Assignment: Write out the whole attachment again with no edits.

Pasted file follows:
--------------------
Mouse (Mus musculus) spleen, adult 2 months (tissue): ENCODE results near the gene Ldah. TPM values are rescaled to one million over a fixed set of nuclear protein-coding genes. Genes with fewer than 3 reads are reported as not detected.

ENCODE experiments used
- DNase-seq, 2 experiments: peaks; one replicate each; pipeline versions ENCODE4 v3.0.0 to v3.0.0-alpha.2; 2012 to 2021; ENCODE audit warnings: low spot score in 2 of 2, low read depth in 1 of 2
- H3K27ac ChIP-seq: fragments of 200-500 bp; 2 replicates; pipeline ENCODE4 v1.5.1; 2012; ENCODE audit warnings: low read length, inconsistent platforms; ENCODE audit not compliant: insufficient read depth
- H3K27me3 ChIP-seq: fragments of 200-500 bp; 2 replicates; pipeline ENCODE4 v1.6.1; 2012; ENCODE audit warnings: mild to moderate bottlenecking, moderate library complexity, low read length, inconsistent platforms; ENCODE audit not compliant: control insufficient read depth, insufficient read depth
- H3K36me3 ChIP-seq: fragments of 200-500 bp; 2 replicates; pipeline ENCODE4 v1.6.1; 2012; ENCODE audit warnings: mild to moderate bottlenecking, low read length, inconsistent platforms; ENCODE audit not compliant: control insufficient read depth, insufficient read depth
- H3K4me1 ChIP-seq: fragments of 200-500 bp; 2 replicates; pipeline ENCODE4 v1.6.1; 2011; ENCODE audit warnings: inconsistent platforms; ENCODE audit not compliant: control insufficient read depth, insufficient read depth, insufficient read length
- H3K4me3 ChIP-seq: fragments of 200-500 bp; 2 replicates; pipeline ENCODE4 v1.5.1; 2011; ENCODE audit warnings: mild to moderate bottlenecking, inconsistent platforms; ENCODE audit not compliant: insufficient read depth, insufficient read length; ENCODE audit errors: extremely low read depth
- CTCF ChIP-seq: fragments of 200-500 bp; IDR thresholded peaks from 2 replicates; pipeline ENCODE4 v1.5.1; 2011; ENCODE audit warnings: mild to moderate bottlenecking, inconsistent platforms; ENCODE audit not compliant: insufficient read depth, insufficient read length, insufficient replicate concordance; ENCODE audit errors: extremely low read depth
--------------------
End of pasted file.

Mouse (Mus musculus) spleen, adult 2 months (tissue): ENCODE results near the gene Ldah. TPM values are rescaled to one million over a fixed set of nuclear protein-coding genes. Genes with fewer than 3 reads are reported as not detected.

ENCODE experiments used
- DNase-seq, 2 experiments: peaks; one replicate each; pipeline versions ENCODE4 v3.0.0 to v3.0.0-alpha.2; 2012 to 2021; ENCODE audit warnings: low spot score in 2 of 2, low read depth in 1 of 2
- H3K27ac ChIP-seq: fragments of 200-500 bp; 2 replicates; pipeline ENCODE4 v1.5.1; 2012; ENCODE audit warnings: low read length, inconsistent platforms; ENCODE audit not compliant: insufficient read depth
- H3K27me3 ChIP-seq: fragments of 200-500 bp; 2 replicates; pipeline ENCODE4 v1.6.1; 2012; ENCODE audit warnings: mild to moderate bottlenecking, moderate library complexity, low read length, inconsistent platforms; ENCODE audit not compliant: control insufficient read depth, insufficient read depth
- H3K36me3 ChIP-seq: fragments of 200-500 bp; 2 replicates; pipeline ENCODE4 v1.6.1; 2012; ENCODE audit warnings: mild to moderate bottlenecking, low read length, inconsistent platforms; ENCODE audit not compliant: control insufficient read depth, insufficient read depth
- H3K4me1 ChIP-seq: fragments of 200-500 bp; 2 replicates; pipeline ENCODE4 v1.6.1; 2011; ENCODE audit warnings: inconsistent platforms; ENCODE audit not compliant: control insufficient read depth, insufficient read depth, insufficient read length
- H3K4me3 ChIP-seq: fragments of 200-500 bp; 2 replicates; pipeline ENCODE4 v1.5.1; 2011; ENCODE audit warnings: mild to moderate bottlenecking, inconsistent platforms; ENCODE audit not compliant: insufficient read depth, insufficient read length; ENCODE audit errors: extremely low read depth
- CTCF ChIP-seq: fragments of 200-500 bp; IDR thresholded peaks from 2 replicates; pipeline ENCODE4 v1.5.1; 2011; ENCODE audit warnings: mild to moderate bottlenecking, inconsistent platforms; ENCODE audit not compliant: insufficient read depth, insufficient read length, insufficient replicate concordance; ENCODE audit errors: extremely low read depth